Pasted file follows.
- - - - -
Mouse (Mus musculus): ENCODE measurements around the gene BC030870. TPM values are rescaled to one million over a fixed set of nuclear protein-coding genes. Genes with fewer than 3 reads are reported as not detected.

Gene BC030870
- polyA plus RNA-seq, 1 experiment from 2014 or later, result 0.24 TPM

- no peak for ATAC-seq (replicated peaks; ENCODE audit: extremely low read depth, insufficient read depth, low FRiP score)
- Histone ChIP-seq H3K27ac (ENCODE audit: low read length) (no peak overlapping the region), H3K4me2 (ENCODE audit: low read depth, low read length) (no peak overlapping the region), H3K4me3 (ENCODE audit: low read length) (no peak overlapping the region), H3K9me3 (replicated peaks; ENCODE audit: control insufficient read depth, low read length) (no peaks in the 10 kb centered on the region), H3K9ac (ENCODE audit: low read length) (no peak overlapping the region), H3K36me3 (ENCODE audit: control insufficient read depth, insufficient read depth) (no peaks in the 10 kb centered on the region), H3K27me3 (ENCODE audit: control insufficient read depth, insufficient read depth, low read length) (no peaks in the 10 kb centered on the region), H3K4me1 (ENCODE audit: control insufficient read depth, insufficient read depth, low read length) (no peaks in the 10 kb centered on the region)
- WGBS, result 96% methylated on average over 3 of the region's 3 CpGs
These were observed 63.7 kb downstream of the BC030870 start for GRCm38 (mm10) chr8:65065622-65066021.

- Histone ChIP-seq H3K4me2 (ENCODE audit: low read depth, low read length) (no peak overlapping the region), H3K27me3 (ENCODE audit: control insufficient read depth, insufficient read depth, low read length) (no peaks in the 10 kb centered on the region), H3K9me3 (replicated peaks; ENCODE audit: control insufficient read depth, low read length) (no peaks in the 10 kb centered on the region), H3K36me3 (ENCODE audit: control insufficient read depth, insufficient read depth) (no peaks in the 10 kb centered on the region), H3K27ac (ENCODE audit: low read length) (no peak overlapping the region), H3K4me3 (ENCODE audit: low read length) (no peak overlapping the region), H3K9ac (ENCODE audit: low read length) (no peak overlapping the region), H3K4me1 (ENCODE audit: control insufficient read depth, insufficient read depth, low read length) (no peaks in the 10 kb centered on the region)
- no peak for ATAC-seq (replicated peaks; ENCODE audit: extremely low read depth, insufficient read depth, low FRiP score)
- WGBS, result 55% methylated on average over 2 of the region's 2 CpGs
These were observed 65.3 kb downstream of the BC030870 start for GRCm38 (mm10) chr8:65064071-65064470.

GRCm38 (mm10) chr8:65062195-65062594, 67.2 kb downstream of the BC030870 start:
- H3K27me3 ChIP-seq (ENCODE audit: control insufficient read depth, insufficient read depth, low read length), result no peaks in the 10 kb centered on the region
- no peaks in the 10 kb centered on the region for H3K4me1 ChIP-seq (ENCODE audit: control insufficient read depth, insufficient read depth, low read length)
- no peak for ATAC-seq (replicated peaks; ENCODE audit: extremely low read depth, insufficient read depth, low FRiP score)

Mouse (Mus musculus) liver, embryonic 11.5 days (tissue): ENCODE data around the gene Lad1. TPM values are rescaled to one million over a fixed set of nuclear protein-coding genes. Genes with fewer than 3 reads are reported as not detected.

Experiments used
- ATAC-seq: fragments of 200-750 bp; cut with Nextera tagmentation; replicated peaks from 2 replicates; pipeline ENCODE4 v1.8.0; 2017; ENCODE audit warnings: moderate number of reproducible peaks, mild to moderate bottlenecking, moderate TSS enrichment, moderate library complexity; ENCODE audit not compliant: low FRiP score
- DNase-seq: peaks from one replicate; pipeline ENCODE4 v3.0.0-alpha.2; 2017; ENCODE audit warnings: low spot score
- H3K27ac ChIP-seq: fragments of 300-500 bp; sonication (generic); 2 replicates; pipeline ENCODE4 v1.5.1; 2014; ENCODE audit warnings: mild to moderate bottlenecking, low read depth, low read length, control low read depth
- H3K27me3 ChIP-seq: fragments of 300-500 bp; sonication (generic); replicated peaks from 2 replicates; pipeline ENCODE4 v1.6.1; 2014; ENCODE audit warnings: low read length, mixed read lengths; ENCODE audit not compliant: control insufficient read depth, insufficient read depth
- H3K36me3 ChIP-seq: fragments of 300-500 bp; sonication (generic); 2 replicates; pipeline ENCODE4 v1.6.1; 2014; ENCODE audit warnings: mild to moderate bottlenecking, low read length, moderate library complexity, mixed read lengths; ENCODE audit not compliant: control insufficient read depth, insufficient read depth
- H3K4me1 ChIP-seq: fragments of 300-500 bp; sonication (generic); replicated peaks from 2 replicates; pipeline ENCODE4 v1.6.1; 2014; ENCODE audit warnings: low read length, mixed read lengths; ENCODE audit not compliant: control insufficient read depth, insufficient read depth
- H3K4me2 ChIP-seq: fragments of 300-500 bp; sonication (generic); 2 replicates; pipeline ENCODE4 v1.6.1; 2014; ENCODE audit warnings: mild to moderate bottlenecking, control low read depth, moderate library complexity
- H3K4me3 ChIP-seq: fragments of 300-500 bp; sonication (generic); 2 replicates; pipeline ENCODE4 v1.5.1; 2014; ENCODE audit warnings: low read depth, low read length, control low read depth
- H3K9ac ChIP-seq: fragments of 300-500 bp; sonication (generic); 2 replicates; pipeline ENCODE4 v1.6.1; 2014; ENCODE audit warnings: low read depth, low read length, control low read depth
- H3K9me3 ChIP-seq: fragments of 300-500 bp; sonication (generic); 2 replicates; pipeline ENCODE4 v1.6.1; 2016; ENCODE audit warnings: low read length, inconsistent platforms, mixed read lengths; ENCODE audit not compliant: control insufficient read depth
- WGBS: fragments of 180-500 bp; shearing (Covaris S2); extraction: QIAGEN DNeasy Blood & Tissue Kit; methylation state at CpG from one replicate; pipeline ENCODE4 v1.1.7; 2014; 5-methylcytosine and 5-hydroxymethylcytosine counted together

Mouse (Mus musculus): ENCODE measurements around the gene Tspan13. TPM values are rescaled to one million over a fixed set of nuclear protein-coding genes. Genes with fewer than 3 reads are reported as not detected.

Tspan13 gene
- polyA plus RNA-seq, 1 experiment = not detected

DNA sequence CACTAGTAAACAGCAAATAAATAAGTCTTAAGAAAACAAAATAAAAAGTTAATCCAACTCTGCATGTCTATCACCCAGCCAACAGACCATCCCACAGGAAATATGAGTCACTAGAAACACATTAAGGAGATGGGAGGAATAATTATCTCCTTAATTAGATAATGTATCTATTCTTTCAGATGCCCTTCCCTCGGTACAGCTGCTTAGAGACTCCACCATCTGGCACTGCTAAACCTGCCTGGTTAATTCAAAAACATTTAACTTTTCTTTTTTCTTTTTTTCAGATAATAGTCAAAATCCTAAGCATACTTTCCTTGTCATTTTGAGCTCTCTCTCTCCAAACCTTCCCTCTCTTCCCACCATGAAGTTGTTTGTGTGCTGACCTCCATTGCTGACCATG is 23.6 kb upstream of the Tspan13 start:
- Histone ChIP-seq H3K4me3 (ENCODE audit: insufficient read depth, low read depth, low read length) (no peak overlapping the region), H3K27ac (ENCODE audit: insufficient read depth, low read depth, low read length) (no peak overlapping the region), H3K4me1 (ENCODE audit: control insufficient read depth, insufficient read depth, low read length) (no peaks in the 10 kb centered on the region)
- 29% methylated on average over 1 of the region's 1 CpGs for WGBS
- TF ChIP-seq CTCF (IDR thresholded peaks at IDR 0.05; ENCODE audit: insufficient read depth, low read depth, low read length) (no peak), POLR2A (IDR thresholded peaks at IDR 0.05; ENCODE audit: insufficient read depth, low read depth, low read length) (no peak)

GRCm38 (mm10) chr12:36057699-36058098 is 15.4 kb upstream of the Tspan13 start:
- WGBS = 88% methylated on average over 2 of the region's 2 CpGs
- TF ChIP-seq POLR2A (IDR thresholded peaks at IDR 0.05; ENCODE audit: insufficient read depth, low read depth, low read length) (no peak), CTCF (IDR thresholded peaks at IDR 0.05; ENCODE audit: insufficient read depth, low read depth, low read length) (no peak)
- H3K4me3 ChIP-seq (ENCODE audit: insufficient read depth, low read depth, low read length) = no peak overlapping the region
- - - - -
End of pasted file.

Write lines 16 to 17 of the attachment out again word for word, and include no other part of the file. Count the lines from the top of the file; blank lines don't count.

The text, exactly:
Mouse (Mus musculus) liver, embryonic 11.5 days (tissue): ENCODE data around the gene Lad1. TPM values are rescaled to one million over a fixed set of nuclear protein-coding genes. Genes with fewer than 3 reads are reported as not detected.

Experiments used